>Two short plays in the style of Vincent Baker

>I promise that I’ll get back to criticizing images soon! I have two posts planned out on body customization in MMOs and on terrible webcomic banners. (It’s not games, but considering how many webcomics are based on games I’m bending the rules a bit.) Also, once my article on sexism in gaming goes live with the new issue of See Page XX (some time in December, I’m hoping?) I’ll be discussing that in detail.

Anyhow, what I have for you is two “short plays” in the style of “short plays” done by Vincent Baker. I find that writing small, satirical plays is a good way to deconstruct conversations – especially conversations that happen on the internet. So with no further ado:

A THING THAT HAPPENS ON THE INTERNETS: A SHORT PLAY IN THREE ACTS

ACT 1

GROUP Y: We are a statistically significant number of people who are highly articulate and intelligent, as well as linked by a common background and experience. We all agree that Thing X happens to us because we are a part of Group Y.

SOME OTHER PEOPLE: Thing X is entirely fictitious. I discount your intelligence and experience. I also ignore that a statistically significant number of people are sharing personal experiences to support Thing X.

GROUP Y: We are upset and feel unvalued!

ACT 2

GROUP Y: Thing X exists. Let us discuss Thing X to understand the underlying causes and implications.

SOME OTHER PEOPLE: I am interested in discussing this with you. Let us talk in a civil manner.

STILL OTHER PEOPLE: Anyone who thinks Thing X exists is dumb and/or evil!

GROUP Y: We are upset!

SOME OTHER PEOPLE: We question whether your aggressiveness contributes to this discussion.

STILL OTHER PEOPLE: People over-reacting in a way they would not be were this discussion not about Thing X. Clearly, talking about Thing X makes people crazy.

GROUP Y: Being called crazy because of Thing X pushes our Internet Crazy button! Get out of our thread!

STILL OTHER PEOPLE: This only proves my point. I am vindicated!

ACT 3, SCENE 1

A PERSON: I say Thing Q about Thing X.

GROUP Y: Saying Thing Q upsets me!

A PERSON: Upon reflection, Thing Q was not called for. I apologize.

GROUP Y: Let’s move on and have a productive conversation.

ACT 3, SCENE 2

ANOTHER PERSON: I say Thing R about Thing X.

GROUP Y: Saying Thing Q upsets me!

ANOTHER PERSON: Whoa! Let me clarify. What I said was Thing R, not Thing Q.

GROUP Y: We apologize. Let’s move on and have a productive conversation.

ACT 3, SCENE 3

A THIRD PERSON: I say Thing Q about Thing X! Unapologetically!

GROUP Y: Saying Thing Q upsets me!

A THIRD PERSON: Thing Q is righteous! Your disapproval makes me a martyr!

GROUP Y: We are upset and feel unvalued!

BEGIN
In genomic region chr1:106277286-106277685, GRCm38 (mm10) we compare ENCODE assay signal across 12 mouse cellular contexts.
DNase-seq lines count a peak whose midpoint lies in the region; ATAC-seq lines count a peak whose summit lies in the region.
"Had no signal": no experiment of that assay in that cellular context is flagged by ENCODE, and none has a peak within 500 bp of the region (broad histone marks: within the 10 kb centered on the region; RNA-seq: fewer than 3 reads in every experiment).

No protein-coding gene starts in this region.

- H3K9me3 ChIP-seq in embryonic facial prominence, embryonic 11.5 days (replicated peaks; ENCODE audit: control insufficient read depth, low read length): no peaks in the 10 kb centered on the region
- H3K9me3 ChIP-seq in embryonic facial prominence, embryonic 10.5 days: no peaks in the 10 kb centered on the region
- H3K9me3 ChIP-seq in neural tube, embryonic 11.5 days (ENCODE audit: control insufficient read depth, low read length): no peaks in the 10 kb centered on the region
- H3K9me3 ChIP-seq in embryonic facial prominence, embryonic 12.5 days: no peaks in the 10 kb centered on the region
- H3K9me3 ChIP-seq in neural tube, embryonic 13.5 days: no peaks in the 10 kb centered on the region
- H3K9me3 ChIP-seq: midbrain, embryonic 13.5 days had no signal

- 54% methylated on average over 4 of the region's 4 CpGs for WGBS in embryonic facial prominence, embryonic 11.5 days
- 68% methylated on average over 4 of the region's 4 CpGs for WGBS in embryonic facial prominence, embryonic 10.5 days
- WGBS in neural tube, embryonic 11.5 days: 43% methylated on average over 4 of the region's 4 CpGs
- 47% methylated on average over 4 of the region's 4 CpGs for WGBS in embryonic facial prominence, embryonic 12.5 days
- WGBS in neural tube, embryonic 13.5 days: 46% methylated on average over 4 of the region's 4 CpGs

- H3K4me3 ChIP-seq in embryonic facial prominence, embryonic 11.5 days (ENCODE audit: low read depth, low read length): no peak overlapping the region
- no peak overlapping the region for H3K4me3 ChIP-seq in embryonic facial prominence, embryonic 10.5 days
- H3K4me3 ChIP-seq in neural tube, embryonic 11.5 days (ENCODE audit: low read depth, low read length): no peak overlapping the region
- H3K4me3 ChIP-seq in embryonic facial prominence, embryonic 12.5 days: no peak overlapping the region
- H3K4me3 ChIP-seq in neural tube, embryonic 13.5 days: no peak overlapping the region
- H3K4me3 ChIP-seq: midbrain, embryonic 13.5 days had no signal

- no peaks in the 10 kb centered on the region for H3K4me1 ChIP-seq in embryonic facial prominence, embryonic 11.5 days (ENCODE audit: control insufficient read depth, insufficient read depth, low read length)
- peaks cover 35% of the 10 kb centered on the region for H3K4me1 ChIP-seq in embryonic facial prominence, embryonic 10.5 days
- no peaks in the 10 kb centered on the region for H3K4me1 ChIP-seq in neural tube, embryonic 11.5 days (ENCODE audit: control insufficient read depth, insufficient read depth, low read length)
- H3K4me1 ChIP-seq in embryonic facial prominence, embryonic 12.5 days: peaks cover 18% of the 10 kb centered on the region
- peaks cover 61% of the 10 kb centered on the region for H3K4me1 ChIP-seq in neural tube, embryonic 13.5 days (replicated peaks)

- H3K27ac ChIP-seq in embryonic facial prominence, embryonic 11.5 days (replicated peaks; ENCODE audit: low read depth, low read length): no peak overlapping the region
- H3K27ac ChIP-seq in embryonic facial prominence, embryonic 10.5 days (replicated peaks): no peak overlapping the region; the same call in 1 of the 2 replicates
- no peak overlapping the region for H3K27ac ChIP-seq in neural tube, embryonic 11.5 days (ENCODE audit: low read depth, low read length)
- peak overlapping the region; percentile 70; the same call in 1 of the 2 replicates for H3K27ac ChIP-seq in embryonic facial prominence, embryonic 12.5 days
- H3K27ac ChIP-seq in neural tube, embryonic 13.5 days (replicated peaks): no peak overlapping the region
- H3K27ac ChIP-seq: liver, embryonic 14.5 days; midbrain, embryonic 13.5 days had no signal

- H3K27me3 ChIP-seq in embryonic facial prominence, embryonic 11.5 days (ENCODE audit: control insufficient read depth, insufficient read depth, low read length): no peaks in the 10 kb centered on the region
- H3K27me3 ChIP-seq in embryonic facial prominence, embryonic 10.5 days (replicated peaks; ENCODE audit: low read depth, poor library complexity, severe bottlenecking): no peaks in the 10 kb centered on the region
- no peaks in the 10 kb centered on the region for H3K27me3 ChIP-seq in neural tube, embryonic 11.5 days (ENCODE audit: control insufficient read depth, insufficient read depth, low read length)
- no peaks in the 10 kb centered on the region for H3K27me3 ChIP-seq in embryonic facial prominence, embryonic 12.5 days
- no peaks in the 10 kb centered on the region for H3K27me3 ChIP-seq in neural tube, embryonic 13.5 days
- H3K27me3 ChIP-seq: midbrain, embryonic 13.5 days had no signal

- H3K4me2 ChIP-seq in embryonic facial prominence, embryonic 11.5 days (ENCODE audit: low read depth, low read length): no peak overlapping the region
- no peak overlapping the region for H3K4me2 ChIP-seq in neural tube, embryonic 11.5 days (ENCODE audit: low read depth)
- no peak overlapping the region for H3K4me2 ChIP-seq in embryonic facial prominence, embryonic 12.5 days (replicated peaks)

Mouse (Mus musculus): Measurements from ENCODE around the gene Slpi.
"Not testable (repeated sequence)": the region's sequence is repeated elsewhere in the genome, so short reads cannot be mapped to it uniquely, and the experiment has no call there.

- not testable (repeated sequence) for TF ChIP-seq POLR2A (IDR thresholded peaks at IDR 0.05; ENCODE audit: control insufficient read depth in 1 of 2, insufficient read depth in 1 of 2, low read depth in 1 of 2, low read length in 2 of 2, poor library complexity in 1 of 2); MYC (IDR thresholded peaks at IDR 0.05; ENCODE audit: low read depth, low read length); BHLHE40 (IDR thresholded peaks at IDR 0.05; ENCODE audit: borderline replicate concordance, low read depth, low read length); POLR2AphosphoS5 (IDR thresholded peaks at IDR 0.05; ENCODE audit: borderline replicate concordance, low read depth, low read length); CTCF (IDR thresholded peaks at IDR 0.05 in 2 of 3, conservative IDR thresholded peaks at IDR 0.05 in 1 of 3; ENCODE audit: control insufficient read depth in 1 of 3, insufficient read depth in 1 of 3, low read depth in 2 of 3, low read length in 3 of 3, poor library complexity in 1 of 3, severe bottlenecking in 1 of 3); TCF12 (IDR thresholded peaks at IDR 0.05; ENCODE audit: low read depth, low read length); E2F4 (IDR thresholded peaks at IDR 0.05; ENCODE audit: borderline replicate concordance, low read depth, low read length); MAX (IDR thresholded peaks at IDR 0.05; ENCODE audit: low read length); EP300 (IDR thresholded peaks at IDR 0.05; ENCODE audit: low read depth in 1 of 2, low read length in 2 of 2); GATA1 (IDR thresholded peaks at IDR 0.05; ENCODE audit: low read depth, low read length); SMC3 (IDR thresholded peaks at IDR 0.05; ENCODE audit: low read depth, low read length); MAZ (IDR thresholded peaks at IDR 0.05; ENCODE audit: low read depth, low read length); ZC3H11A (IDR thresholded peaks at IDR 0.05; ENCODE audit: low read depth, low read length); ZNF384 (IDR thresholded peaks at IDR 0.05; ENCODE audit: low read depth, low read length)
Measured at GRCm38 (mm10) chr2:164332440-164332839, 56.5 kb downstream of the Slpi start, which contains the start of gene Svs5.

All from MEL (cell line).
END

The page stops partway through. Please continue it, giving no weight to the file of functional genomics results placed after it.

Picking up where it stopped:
EVERYBODY ELSE: Alas, Internet Crazy has killed the conversation. Let us talk about something else.

THE END.

I wrote this back in 2007, and sadly I don’t see it becoming obsolete any time soon. One of the biggest problems about trying to discuss anything controversial on the internet, be it racism, sexism, gender issues, or anything else that pushes people’s Crazy Buttons, people never get to have a productive conversation because it always ends in flames and people walk away. As such, important conversations about discrimination in the hobby we love never happen.

Sometimes, however, I find myself prompted to try to educate myself further about subjects that border on controversial. When this happens I will spend half an hour crafting a question that is absolutely neutral and totally controversy proof. And then this happens:

WHY I F*CKING HATE THE INTERNET: A SHORT PLAY

Me: [A Specific Question about a very specific aspect of Controversial Subject that, none the less, attempts to avoid controversy]

A Small Number of People on The Internet: [Thoughtful and informative response to Specific Question]

Many More People on The Internet: [Controversy targetted! Commence strawman arguments and offended flailing!]

Me: [An attempt to clarify the original Specific Question]

Many More People on The Internet: [Philosophic questions about the broader nature of controversial subject totally not related to the initial Specific Question]

Me: [Polite refusal to engage in philosophic discussion of Controversial Subject for therein lies the path directly to Internet Crazy]

Many More People on The Internet: [Internet Crazy!]

A Small Number of People on The Internet: [We will send you whispers supporting you, but have given this conversation up as a lost cause. Turn back! For this way lies madness!]

Many More People on The Internet: [Personal attacks FTW!]

Me: [An attempt to take the high ground by refusing to participate further]

Many More People on the Internet: [Let us continue with personal attacks and strawmen now that the Specific Question has been completely destroyed]

Me & A Small Number of People on The Internet: [Note to self: quit asking controversial questions on The Internet]

Some days I find humanity tiresome.

9 thoughts on “>Two short plays in the style of Vincent Baker

  1. >Don't pretend like you're aren't referring to Story Game specifically. The secret whispers of support and unmoderated nature of the forum all contribute to the frustration you're talking about.